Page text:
The Netherlands: No Country for Weak Men

November 15, 2021

"If you want things to get done in the Netherlands, you have to push, push and push hard!". The words of that Dutchman still resonate in my head. For the first time I understood that things are not easy peasy in this country as I romanticized for so long. For the record, I always rather hear the naked truth and that one felt as a shock and relief in equal measure as from that moment onwards, I wasn't the odd one out anymore. As weird as it might sound, our conversation was about my indignation towards how late women start taking preventive measures to reduce breast cancer mortality.

Although this confession and current frustration is not about the lack of routine check-ups here, it is worth mentioning that Brazilian women from 35-years old have annual mammography whereas in the Netherlands the screening program is designed for those between 50 and 75 years old (every 2 years). It didn't surprise me to learn that the Netherlands has the third highest rate of breast cancer in the world (Belgium and Luxemburg rank top of the list). Not to mention pap smears which happen only every five years! It's impossible not to wonder why prophylactic health methods are such a foreign concept to this first world country.

Which leads me to my latest frustration-cum-nightmare: for 20 days, I went without hot water or heating at home. Never did the words of that Dutchman feel so right! My landlord, through the eyes of his real estate intermediary, neglected the need of replacing our 20-year-old boiler for a new one. Such a job was supposed to be done sometime last year when the maintenance company came in and advised so. Our boiler not only wasn't replaced when it should have been but it also almost caught fire. For the record I was at home with my cats. That Friday night scared the hell out of me and the smell of smoke was the most alarming signal I could have to start a riot.

Before I get into that, lesson number one: Dutch people are the least money spenders I've met so whatever they can do to save a coin, they will. Even if this means repairing things thousands of times instead of buying a new - decent - one. Sometimes I wonder if the expression DIY (do it yourself) was invented here...

Would you believe it if I told you that my first complaint about the poor efficiency of our boiler was in December 2020? Back then, the winter was hitting us pretty hard while the endless lockdown plus the curfew aggravated our miserable situation. On top of that, my windows are surrounded by little cracks through which the no-kidding Dutch wind came in harshly to the point I saw myself wearing a scarf, gloves and beanie at home, even if the heat was on. I swear this is no joke.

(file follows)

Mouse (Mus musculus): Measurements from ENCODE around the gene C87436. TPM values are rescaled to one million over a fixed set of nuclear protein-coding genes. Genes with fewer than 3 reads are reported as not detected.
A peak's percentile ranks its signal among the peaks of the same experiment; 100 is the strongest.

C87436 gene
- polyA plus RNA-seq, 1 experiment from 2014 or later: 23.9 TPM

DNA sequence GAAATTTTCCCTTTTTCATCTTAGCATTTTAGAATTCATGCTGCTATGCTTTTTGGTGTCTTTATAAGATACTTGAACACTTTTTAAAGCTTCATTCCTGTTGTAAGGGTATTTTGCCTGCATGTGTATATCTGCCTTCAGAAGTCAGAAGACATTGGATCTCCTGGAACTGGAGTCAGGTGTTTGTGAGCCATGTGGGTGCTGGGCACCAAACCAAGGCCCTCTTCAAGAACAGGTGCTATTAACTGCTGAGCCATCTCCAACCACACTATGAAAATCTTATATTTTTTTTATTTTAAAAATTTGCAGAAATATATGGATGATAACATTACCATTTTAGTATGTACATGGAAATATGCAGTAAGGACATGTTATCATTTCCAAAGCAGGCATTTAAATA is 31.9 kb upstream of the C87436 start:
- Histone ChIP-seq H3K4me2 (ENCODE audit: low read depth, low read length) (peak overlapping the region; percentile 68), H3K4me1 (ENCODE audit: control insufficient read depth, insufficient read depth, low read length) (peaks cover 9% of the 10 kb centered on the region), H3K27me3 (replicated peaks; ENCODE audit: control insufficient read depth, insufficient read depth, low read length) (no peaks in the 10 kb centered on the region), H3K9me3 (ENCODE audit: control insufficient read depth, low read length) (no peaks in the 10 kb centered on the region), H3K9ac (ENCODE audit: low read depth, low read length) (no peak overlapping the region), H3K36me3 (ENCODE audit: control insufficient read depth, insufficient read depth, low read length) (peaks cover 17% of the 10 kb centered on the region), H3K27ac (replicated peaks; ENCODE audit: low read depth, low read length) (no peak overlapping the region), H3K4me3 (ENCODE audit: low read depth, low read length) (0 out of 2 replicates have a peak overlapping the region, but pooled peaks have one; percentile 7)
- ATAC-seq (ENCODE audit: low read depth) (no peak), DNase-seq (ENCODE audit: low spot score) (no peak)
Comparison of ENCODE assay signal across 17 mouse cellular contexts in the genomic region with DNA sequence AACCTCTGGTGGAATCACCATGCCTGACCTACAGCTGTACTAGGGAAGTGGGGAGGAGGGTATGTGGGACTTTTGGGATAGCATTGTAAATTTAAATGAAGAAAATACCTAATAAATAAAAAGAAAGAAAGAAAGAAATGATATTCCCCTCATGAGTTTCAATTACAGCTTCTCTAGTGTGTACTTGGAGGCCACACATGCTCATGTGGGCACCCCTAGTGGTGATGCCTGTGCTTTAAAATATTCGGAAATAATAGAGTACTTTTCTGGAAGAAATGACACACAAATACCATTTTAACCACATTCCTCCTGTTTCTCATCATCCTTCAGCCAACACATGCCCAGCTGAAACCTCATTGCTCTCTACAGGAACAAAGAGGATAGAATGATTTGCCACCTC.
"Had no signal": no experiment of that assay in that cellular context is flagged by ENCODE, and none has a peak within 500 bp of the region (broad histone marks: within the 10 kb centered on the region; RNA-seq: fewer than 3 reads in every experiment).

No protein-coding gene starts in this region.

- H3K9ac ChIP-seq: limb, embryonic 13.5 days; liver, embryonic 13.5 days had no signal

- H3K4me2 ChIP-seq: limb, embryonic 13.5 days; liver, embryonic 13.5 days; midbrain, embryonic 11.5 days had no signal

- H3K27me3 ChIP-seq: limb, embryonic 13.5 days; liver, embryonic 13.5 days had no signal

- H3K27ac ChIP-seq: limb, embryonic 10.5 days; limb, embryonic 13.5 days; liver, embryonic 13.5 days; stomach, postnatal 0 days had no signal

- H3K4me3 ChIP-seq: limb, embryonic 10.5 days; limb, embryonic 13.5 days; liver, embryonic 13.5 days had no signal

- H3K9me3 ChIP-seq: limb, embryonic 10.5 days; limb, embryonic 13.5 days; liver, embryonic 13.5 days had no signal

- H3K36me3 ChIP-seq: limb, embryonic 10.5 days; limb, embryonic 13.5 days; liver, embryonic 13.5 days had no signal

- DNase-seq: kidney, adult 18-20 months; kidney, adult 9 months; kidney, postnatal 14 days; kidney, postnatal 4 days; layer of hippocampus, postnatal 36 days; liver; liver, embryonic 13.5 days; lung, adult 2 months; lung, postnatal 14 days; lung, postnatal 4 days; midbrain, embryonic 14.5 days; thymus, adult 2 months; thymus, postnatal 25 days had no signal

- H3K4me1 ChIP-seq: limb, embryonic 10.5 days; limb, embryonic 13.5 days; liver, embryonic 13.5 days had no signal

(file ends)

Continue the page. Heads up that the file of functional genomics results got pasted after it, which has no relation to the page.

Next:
My first attempt to ask for help was in vain. I told you that Dutch people always have a DIY solution for things in general. The first advice from the landlord's agent endorsed by my DIY neighbor was to purchase isolation tape and glue it around the windows. Are there strong enough tapes to shield a 36km wind? I wondered. Apparently no but still we did as suggested.

I've since come to find out that repairs and renovations in most Dutch properties need to be approved first by the VvE (Vereniging van Eigenaars) which means Association of Owners. If one single member of the VvE is not in agreement, nothing will be done. And boy do they have a particular pace to solve things! (or is it just me spoiled and used to paying to get things done like in Brazil? Maybe).

Bottom line, it all comes down to consensus, an everlasting modus operandi that dictates the way decisions are made: the first inhabitants of this country realized that in order to prevent the land from sinking (at least 50% of the Netherlands is below sea level) everyone should cooperate with each other thereby finding a common purpose to get things done. Which, in most cases, takes ages to happen, from politics to Corona measures to boiler replacement.

Well, the President of my building’s VvE happens to be my neighbor from above and he didn't seem to care that much until I called the non-governmental association called Woon which, in general terms, is the one tenants ask for help when they face serious problems that are being neglected.

Fast forward to October when our boiler almost caught fire. You may ask why nothing has been done before that and my answer is pretty simple: there must be an alarming situation to make things move here. During the preceding months I lost count of how many emails and phone calls I exchanged with the agent, begging them to do something about that bloody boiler and the windows. Afterwards we discovered it wasn't a simple matter of just replacing our own boiler but also all the other ones: the internal system of the building was so battered that all pipes, ducts etc. needed a complete revamp.

On November 5, almost one year after I turned into an eskimo, warmth and order have been restored to our lives again. Never have I felt so cosier at home. The Netherlands might be one of the most prosperous, safe, civilized, wealthy and beautiful countries in the world. And God knows how much I praise this place. But one thing is for sure: the perfect first world country is an illusion and if you choose the Netherlands to call it home, you better be willing to roll up your sleeves.

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